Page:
Article: Chapter 7: pharmacogenomics.[show abstract] [hide abstract]
ABSTRACT: There is great variation in drug-response phenotypes, and a "one size fits all" paradigm for drug delivery is flawed. Pharmacogenomics is the study of how human genetic information impacts drug response, and it aims to improve efficacy and reduced side effects. In this article, we provide an overview of pharmacogenetics, including pharmacokinetics (PK), pharmacodynamics (PD), gene and pathway interactions, and off-target effects. We describe methods for discovering genetic factors in drug response, including genome-wide association studies (GWAS), expression analysis, and other methods such as chemoinformatics and natural language processing (NLP). We cover the practical applications of pharmacogenomics both in the pharmaceutical industry and in a clinical setting. In drug discovery, pharmacogenomics can be used to aid lead identification, anticipate adverse events, and assist in drug repurposing efforts. Moreover, pharmacogenomic discoveries show promise as important elements of physician decision support. Finally, we consider the ethical, regulatory, and reimbursement challenges that remain for the clinical implementation of pharmacogenomics.PLoS Computational Biology 12/2012; 8(12):e1002817. · 4.87 Impact Factor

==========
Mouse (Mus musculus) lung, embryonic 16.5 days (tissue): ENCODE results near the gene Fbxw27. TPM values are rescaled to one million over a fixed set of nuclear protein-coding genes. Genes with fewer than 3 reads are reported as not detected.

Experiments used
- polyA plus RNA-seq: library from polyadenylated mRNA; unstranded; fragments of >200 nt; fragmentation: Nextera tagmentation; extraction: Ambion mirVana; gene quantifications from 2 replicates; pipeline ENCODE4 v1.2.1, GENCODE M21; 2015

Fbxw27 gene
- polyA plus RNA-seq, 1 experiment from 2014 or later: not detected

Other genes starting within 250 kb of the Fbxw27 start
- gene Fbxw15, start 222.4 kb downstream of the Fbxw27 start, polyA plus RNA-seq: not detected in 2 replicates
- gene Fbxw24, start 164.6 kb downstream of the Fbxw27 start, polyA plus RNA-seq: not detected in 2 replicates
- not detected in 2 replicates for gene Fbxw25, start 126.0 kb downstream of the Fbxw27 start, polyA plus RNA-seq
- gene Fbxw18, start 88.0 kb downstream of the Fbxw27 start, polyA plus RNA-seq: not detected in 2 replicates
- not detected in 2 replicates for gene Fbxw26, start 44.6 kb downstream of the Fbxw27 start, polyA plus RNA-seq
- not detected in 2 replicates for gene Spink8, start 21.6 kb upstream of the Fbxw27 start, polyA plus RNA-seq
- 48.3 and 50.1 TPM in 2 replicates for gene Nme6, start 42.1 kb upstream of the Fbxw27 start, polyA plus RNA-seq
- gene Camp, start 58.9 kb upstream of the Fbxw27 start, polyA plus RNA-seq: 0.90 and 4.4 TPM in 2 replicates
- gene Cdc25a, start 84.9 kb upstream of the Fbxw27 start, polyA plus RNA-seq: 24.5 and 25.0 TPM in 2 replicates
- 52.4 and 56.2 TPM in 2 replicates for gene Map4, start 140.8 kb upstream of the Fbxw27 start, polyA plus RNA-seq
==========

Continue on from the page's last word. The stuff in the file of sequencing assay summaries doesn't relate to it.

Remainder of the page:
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ABSTRACT: The mapping of the human genome and subsequent advancements in genetic technology had provided clinicians and scientists an understanding of the genetic basis of altered drug pharmacokinetics and pharmacodynamics, as well as some examples of applying genomic data in clinical practice. This has raised the public expectation that predicting patients' responses to drug therapy is now possible in every therapeutic area, and personalized drug therapy would come sooner than later. However, debate continues among most stakeholders involved in drug development and clinical decision-making on whether pharmacogenomic biomarkers should be used in patient assessment, as well as when and in whom to use the biomarker-based diagnostic tests. Currently, most would agree that achieving the goal of personalized therapy remains years, if not decades, away. Realistic application of genomic findings and technologies in clinical practice and drug development require addressing multiple logistics and challenges that go beyond discovery of gene variants and/or completion of prospective controlled clinical trials. The goal of personalized medicine can only be achieved when all stakeholders in the field work together, with willingness to accept occasional paradigm change in their current approach.ISRN pharmacology. 01/2013; 2013:641089.